In its report on menopause in the workplace, the UK House of Commons Women and Equalities Committee recommended that menopause be considered a protected characteristic under Section 14 of the Equality Act. In the meantime, there are a number of steps employers can take to protect employees experiencing menopause in the workplace.
With World Menopause Day approaching on 18 October, it is an opportune time to reflect on the huge strides made in the United Kingdom and globally regarding menopause awareness and support. People are increasingly willing to speak openly about menopause and its impact on all aspects of life, including at home, with family and friends, and at work. Employers are recognising the role they play in supporting employees experiencing menopause, and the government has taken steps to consider how far this should go.
On 28 July 2022, the House of Commons Women and Equalities Committee (the Committee) issued its report “Menopause and the workplace” (the Report). With a large and increasing proportion of the workforce suffering often-debilitating menopause symptoms, the Report is an important step in promoting greater support for those individuals.
The Report cites many problematic symptoms of menopause, including difficulty sleeping, loss of concentration, hot flushes, stress, and anxiety or depression. Compounding these symptoms, the Committee found a lack of support and discrimination affecting menopausal women. Despite the relatively low number of UK Employment Tribunal cases mentioning menopause, the Committee heard that menopause-related discrimination was widespread. This culminated in sickness absences, reduction in hours and ultimately talented employees leaving the workplace.
As a result, the Report recommends a number of progressive steps to provide greater protection for those employees in the workforce who are experiencing menopause symptoms. The most significant of these is the immediate bringing into force of Section 14 of the Equality Act 2010, which provides for discrimination claims based on a combination of two relevant protected characteristics (such as being an older woman). The Committee further recommends that consultation be undertaken with respect to making menopause a new protected characteristic in its own right. In the meantime, there are a number of steps that employers can and are encouraged by the Committee to take to protect women and all people experiencing menopause in the workforce.
As well as the personal costs for affected individuals, there are many other costs of failing to support menopausal employees, from loss of talent and replacement recruitment costs to the impact on the wider economy.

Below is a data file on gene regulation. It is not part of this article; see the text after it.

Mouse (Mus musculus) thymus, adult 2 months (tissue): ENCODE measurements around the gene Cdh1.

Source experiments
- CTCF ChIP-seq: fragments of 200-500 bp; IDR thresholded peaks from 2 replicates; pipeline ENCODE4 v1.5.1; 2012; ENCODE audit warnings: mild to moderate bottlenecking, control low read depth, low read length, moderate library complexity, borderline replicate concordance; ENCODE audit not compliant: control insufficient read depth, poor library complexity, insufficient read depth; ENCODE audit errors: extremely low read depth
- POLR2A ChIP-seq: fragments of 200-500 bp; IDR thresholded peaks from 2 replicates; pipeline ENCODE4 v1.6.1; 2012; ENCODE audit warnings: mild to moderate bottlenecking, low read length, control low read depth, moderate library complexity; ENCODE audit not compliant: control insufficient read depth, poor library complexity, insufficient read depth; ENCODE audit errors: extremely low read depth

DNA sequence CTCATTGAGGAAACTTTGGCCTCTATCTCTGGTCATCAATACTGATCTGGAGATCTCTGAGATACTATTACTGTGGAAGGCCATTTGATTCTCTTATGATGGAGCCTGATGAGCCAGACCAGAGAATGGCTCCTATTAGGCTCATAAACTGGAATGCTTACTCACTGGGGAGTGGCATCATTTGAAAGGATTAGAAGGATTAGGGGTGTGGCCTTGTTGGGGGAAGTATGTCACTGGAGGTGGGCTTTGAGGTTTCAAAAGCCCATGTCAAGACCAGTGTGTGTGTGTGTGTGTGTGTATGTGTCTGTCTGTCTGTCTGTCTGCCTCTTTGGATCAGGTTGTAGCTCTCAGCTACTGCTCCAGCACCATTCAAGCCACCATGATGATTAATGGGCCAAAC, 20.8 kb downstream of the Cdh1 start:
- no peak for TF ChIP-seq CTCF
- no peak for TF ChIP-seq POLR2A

The Committee concludes that there is a legal, economic, and social imperative to address the needs of menopausal employees. While the Committee was not persuaded that a legal requirement for every workplace to have a menopause policy would embed meaningful change, it did consider that there was much that an employer could do.
The Report sets out a number of best practice examples, including the fact that over 800 employers have signed up to the Menopause Workplace Pledge created by the women’s health charity Wellbeing of Women. Other initiatives included appointing menopause champions, introducing menopause-related training to increase awareness, and addressing uniform and equipment issues such as menopause-friendly uniforms and access to fans in order to help regulate temperature.
The Committee also concludes that the government has a key strategic role in supporting businesses and developing and disseminating good practice. The Report recommends that the government:
The Committee also recommends that the Health and Safety Executive and the Equality and Human Rights Commission publishes guidance on supporting employees experiencing menopause within the next six months.
Currently, menopause is not a protected characteristic under equality legislation, but discrimination, harassment, and victimisation claims related to menopause could be successful on the grounds of sex, age, or disability. The Committee heard concerns that menopause-related claims were being “shoehorned” into the existing characteristics of age, sex, and/or disability. A number of potential limitations with this approach were identified:
To address these challenges, the Report makes the following conclusions and recommendations:
The Committee has recommended that the introduction of Section 14 of the Equality Act should take place immediately, with consultation on the introduction of a new protected characteristic of menopause being commenced within six months of the Report.
While the government is not legally bound to adopt the recommendations of the Committee, with increasing scrutiny and public pressure to protect the rights of menopausal women, further action in this area is likely.
In the meantime, there are several steps employers should consider taking to help support employees experiencing menopause. For example:
Employers who support this important demographic are ultimately likely to maintain a more stable, productive, and experienced workforce, and mitigate the risk of potentially costly and reputationally damaging claims.
As we wait for the government’s response to the Committee’s recommendations, employers can in the meantime take significant steps towards better transparency, education, and support, which will in turn help to generate commercial success.
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